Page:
The alloy wheel repair experts at our van body repair centre know that oil leaks can be very easy to ignore. For the majority of car owners, an oil leak is a minor issue and repairs can be put off until something more serious forces them into the vehicle accident repair centre. However, allowing leaks to continue can be catastrophic to your vehicle. Here, we’ll explain why it’s important to have oil leaks inspected immediately, how to find the source of the leak, and a couple of simple ways to try and stop the leak yourself.
Oil leaks causing damage
If your vehicle is leaking oil, the best-case scenario is that you’ll leave a few stains on your driveway or garage floor. Oil leaking out of your car is an environmental hazard, as well. So, even if it doesn’t cause any additional damage to your car, leaking oil is still a serious problem and allowing a leak to go unchecked is likely to cause more damage. This oil can get on hoses and seals, which will cause them to degrade at a faster rate than normal. The most dangerous outcome is when oil leaks in your engine compartment, which is a very severe fire risk and leads to complete and disastrous engine failure. A fire under the hood could also be dangerous to anyone inside the vehicle and to your car. So, our alloy wheel repair specialists recommend making fixing engine oil leaks a priority.
Spotting a leak
Being able to tell when your car is leaking oil starts with the regular checks that you should be doing periodically. If you regularly check your car’s dipstick, you’ll be able to tell when the oil levels drop, which likely signals that oil is leaking. If you get out of your car after a drive and smell burning oil, that also likely means that oil has leaked onto hot components of the engine. The most obvious sign will be the dreaded puddle forming under your car. Be sure to check the colour of the puddle – if the liquid is brown, you’re leaking oil; if it’s red, it could be transmission fluid; and, if it’s green or orange, it is probably coolant. Finally, watch your exhaust for blue smoke while driving, as this would likely mean that oil is dripping into the engine.
Fixing a leak
In most cases, engine oil begins to leak when engine gaskets become degraded, or when seals and connections begin to fail. When you’ve spotted a leak, crawl under your car and take a look at the oil pan. Check to see if the seals have broken down and check that the drain plug is still in working condition. You can also look at timing cover seals and valve cover gaskets, but it’s unlikely you’ll be able to repair any issues that you find yourself. Your best bet is to grab a torque wrench and tighten any loose bolts you find. You’ll want to check your manufacturer’s recommendations on what order to tighten bolts and to what specification before you do so, but tightening bolts that have loosened on your oil pan could help you to stop a leak.
The first step in fixing any leak is finding the source! Here are the most common locations to find an engine oil leak:
Rear Main Seal
The rear main seal is at the back of your engine and seals where the crankshaft exits the engine to attach to the flywheel. The van body repair specialists at our vehicle accident repair centre know that this seal is notorious for leaking on vehicles that don’t get used often or don’t get regular oil changes.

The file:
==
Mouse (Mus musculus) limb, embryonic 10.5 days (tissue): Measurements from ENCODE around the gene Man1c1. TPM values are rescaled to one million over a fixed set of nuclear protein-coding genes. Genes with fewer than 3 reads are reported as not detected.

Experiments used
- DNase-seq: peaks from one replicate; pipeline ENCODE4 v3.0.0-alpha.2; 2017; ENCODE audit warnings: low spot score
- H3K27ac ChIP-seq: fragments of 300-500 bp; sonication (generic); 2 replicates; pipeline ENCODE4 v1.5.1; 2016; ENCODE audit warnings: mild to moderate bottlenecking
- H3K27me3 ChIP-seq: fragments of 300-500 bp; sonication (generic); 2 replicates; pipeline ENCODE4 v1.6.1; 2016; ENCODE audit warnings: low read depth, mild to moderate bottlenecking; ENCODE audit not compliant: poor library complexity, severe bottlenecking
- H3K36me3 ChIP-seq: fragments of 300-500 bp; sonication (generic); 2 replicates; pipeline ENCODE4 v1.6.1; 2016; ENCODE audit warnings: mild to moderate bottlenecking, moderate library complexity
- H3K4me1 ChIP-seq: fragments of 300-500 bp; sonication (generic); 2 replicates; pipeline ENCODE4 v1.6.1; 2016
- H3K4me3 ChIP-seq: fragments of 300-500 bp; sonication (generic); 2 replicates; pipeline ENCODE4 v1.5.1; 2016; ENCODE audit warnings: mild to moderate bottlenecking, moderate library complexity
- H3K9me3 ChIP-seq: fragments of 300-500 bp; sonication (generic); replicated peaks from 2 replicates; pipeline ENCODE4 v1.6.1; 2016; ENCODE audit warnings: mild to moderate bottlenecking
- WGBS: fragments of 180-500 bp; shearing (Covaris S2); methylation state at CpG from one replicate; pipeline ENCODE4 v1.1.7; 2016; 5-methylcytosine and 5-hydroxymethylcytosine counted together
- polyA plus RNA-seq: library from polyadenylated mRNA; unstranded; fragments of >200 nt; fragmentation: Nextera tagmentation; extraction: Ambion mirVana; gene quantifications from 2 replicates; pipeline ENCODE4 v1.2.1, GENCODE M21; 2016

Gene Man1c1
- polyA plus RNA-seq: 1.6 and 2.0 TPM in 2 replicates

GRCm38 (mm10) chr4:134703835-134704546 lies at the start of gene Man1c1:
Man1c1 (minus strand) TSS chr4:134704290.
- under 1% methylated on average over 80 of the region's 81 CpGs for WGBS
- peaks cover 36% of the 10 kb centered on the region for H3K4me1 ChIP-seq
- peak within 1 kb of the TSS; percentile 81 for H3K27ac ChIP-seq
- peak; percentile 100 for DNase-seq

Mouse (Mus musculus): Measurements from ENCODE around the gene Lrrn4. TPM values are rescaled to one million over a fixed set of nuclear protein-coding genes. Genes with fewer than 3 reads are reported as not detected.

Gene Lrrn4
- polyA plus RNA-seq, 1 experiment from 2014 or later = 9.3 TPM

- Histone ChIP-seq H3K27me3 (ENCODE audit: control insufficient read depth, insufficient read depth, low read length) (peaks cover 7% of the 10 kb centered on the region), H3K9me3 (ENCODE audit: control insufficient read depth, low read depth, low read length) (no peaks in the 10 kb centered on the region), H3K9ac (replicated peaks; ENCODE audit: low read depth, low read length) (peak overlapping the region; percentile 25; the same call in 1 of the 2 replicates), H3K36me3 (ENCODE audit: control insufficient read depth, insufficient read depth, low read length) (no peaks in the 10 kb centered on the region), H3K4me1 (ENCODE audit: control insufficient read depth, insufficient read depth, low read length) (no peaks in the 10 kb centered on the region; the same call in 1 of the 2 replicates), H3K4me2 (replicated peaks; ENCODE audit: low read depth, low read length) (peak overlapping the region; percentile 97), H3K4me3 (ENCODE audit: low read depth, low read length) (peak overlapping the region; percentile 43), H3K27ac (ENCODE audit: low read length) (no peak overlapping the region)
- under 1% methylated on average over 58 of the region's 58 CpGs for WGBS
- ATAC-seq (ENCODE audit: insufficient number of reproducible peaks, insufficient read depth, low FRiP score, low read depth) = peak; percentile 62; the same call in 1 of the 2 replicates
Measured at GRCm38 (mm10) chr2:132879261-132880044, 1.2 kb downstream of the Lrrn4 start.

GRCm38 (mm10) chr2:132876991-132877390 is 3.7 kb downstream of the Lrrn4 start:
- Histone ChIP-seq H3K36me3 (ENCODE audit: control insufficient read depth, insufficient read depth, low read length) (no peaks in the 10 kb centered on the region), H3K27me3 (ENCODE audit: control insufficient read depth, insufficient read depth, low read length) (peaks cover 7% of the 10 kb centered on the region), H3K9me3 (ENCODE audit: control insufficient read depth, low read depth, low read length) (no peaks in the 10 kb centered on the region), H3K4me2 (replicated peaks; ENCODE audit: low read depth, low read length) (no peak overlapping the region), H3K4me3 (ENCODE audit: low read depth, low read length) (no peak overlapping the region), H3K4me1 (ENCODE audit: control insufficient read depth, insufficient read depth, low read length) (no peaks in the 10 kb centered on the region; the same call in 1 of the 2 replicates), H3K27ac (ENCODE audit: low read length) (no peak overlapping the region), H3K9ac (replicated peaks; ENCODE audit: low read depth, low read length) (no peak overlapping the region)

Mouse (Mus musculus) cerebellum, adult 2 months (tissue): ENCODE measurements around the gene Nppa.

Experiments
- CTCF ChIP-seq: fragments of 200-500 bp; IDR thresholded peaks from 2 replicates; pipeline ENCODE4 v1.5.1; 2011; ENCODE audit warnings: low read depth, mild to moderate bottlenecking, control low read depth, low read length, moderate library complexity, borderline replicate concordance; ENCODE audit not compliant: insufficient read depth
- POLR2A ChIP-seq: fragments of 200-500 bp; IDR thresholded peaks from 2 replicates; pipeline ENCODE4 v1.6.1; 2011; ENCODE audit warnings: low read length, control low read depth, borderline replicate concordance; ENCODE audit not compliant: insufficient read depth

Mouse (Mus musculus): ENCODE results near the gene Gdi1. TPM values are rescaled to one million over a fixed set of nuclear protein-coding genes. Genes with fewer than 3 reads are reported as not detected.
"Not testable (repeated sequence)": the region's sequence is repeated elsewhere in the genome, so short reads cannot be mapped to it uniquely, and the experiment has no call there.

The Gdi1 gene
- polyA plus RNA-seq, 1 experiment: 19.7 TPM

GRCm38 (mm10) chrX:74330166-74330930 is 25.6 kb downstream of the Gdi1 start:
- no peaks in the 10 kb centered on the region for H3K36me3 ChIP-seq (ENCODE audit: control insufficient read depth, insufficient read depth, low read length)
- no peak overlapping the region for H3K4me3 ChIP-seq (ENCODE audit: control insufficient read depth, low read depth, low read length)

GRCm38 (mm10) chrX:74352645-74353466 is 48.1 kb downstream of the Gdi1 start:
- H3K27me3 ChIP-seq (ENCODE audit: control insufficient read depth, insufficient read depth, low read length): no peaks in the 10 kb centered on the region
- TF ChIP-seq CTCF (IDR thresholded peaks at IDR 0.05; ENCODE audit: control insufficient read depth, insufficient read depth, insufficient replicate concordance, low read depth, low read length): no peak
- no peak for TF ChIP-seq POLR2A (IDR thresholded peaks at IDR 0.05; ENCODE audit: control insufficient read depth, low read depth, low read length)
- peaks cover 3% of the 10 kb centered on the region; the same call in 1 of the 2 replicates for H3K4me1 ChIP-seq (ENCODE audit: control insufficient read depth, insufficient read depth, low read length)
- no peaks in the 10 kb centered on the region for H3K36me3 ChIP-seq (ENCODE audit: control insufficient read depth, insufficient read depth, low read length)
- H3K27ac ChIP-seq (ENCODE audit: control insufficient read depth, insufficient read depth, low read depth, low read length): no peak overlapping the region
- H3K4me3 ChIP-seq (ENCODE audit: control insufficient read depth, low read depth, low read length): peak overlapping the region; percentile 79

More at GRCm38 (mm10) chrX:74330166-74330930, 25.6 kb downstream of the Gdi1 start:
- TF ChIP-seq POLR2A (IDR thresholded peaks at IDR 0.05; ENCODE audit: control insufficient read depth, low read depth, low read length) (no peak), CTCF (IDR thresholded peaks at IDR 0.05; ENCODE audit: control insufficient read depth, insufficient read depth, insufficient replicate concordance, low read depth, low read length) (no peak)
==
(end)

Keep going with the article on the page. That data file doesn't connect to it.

Oil Pan Gasket
Another common engine oil leak location is your oil pan gasket, which is thin and long. The pan is made of thin metal that expands and contracts when operating. It’s usually a quick repair, but on some vehicles (such as those with transversely mounted V6 engines), there can be multiple components obstructing the oil pan.
Valve Cover Gasket
Your valve cover or covers are very similar in construction to your oil pan and, typically, right on the top of your engine. Replacing them can be relatively easy. On some 6-cylinder engines, the intake manifold may cover one of the valve covers.
Timing Cover Gasket
Timing cover gasket leaks are considered a major leak. If your engine has a timing chain, the cover is located at the front, shielding the timing components. The system is splash lubricated, so leaks from the timing cover gasket are often slow, but they can make quite a mess as they leak out around your engine’s drive belt and accessories. Replacing the timing cover gasket is always an expensive job, as you’ve got to remove lots of other pieces before you can get to the timing cover.
Use Jenkins & Pain, Award-Winning Accident Repair Centre
There you have it, if you do find yourself with damage to your beloved paintwork or steering alignment and need a dent repair, van body repair or courtesy car you can count on us to complete all jobs using industry-standard processes. We offer free quotes and with our exclusive repair service, we are sure you will be happy with the results. Contact our Vehicle Body Shop today. Jenkins & Pain are an accident repair centre based in Dover, Kent. We are proud to call ourselves an award-winning accident repair centre. Check out our guide on how to look after your alloys!
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We understand how costly and inconvenient it is for a vehicle to be off the road and therefore we use processes that ensure your vehicle is repaired quickly and efficiently. So whether you need minor scratch repairs, major body repair, or alloy wheel restoration, our van body shop and car body shop can guarantee a high-quality service. We also repair light commercial vehicles and motorhomes. Contact us today for a paint repair at our Car Body Shop!